“The introduction of unisex lavatories has angered some fans who fear that the All England Club has ‘gone woke’,” frowned the Times on 27 June. “Woke Wimbledon to scrap ‘Mrs’ and ‘Miss’ titles from honours board this year,” screamed the Sun on 27 May after the All England Lawn Tennis Club dropped marital honorifics for female players. “Keep virtue signalling out of sport,” urged the internet dustbin Spiked in response to Wimbledon’s ban on Russian and Belarusian players at this year’s tournament.
Yes: with a breathtaking inevitability, the culture warriors have come for Wimbledon. One imagines that this is a source of no little discomfort for Wimbledon itself, an institution that for much of its history has resisted even the mildest form of ideological engagement. “We spend a lot of time not having a view on things,” its chief executive, Sally Bolton, told a business conference last October. “The reality is we don’t have a position on most things, because it’s not for us to comment.”
Wimbledon’s leafy shroud of silence has served it perfectly well. You could argue that a rejection of reality is the basis of its appeal. Stroll through its bustling grounds during Championship fortnight and what strikes you is the incongruous Arcadian unreality of it all: the vivid colours, the orderly lines of ball children marching towards their next assignment, more food than you could hope to eat. Everything works and everything is on time: a little make-believe model English village constructed for our own escapist pleasure.
[See also: The football transfer market has become a soap opera, with players the willing stars]
There are quiet structures of power at work here too: unspoken hierarchies and tacit conventions, layers and barriers that prevent anybody from seeing any more of the machine than they are supposed to. We may all be watching the same tennis, but the sense of shared experience is fleeting and illusory: once the match is over the well-heeled return to their debenture lounges and corporate boltholes, while the rest of us return to Henman Hill and queue for some nachos. Who gets invited to the Royal Box? How are court assignments decided? What’s behind that door? If you needed to know, you would already.
Wimbledon’s lack of an overt world-view constitutes a world-view in itself: a paternalistic, rules-based conservatism where everyone has a place and knows what it is. Invariably, the punters and players are mostly white, while catering and security staff are disproportionately black. Even the appeals to tradition have an element of theatre to them. Behind the scenes Wimbledon has embraced the trends of global sporting capitalism: expanding its commercial presence, undertaking ambitious construction projects and honing its digital identity, right down to the inevitable Wimbledon non-fungible token (NFT) collection, unveiled to cautious fanfare on 13 June.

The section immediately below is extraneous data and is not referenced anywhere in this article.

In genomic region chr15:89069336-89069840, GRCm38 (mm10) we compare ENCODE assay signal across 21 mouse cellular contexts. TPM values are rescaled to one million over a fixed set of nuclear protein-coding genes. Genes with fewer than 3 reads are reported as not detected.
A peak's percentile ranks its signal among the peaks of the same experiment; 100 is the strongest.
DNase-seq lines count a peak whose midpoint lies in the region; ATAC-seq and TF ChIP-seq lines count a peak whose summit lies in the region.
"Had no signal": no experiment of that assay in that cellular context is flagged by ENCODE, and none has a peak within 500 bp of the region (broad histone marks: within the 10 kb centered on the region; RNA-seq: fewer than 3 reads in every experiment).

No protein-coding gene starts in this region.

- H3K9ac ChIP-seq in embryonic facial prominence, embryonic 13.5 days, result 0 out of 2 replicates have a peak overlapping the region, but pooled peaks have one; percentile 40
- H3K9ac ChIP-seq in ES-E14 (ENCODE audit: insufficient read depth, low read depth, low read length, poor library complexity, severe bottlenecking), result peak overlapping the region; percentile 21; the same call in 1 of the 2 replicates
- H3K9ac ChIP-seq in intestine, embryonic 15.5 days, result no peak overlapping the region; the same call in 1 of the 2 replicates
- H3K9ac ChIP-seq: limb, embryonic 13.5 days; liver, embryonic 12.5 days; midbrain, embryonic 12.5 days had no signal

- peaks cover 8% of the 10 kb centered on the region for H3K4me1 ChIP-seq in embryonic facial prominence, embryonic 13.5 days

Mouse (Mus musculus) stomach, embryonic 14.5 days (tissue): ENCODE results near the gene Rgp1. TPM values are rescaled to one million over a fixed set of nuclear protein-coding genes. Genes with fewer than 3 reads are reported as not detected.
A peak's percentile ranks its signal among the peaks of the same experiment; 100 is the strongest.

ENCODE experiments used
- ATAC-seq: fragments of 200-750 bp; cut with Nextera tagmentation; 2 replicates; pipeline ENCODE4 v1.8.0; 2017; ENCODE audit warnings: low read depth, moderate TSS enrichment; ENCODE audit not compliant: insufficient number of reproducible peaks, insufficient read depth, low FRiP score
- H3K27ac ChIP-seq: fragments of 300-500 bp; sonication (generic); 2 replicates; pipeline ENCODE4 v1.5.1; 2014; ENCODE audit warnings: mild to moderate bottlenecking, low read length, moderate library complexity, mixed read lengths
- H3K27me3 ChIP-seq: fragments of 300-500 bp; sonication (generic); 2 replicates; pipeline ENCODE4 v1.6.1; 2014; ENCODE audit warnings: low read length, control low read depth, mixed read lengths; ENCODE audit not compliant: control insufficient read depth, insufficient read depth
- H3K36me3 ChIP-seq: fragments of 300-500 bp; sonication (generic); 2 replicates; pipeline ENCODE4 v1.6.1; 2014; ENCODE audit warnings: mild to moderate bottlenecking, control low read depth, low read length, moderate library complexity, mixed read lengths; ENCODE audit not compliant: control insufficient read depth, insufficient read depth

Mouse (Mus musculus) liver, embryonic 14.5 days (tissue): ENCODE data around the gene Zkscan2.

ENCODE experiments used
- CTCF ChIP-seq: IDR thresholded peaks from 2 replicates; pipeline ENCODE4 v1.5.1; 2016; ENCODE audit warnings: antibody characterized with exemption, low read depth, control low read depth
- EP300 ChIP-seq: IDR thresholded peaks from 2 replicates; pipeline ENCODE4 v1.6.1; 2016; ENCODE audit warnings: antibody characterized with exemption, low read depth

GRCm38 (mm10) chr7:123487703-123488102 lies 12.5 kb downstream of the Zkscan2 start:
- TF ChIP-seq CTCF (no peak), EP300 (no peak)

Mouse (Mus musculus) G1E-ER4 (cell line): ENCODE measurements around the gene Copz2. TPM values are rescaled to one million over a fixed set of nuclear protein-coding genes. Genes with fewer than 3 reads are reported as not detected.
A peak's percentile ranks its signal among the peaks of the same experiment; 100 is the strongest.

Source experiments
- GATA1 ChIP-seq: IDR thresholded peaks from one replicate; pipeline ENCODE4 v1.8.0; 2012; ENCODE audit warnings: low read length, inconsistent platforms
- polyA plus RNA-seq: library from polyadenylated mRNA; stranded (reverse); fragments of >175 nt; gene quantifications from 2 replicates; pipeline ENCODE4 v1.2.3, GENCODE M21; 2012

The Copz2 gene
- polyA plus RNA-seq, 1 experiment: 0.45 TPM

And of the criticisms levelled at Wimbledon over the years, you could scarcely accuse it of failing to move with the times. In the 21st century alone virtually the entire infrastructure has been rebuilt or refurbished, final-set tiebreaks introduced, retractable roofs installed on Centre Court and Court One, and manual scoreboards replaced with electronic ones. At this year’s tournament play will be scheduled on the middle Sunday for the first time. But change has been enacted on its own terms, and at its own stately pace. It was the last of the four Grand Slams to award women the same prize money as men. Marital honorifics should have disappeared with wooden rackets. And recent years have raised the question of whether the world’s oldest tennis tournament is able to encompass a social and political landscape that is shifting at an unprecedented pace.
Content from our partners
[See also: The secret to Iga Swiatek’s dominance in tennis is not just winning, but enjoying it]
The ban on Russian and Belarusian players, announced in April, was applauded in some quarters and condemned in others. Almost immediately the men’s and women’s tours responded by stripping Wimbledon of its ranking points. Conversely, many questioned why Wimbledon was adopting this stance on Russia while maintaining a cosy commercial relationship with HSBC, which has been accused of supporting the repressive Chinese government. But while the morality and effectiveness of the ban can be debated, the real surprise was that for the first time in recent memory Wimbledon had chosen to take a political view on anything at all.
There are more battles ahead. Last year the club announced its intention to build 39 new courts, including a new 8,000-seat stadium, on the current site of Wimbledon Park Golf Club. The plans have piqued the anger of residents and the local Tory MP, Stephen Hammond. At the heart of this debate lie more profound questions: about the balance between profit and public good, between developers and residents, between sport as a national asset and sport as a vessel for speculation and return.
For a long time Wimbledon was able to sidestep these debates, straddle them, often ignore them altogether. But as paternalistic, order-based conservatism finds itself squeezed from both directions, plotting a careful middle path feels less plausible. The wedge issues will keep coming: the gender balance of show-court assignments, the diversity of its board and crowd, Russia and China, tradition and modernisation, perhaps one day even trans players. Wimbledon has always liked to imagine itself as all things to all people. The time may soon come when it has to pick sides.
[See also: Can Emma Raducanu survive her super-brand status?]
This article appears in the 29 Jun 2022 issue of the New Statesman, American Darkness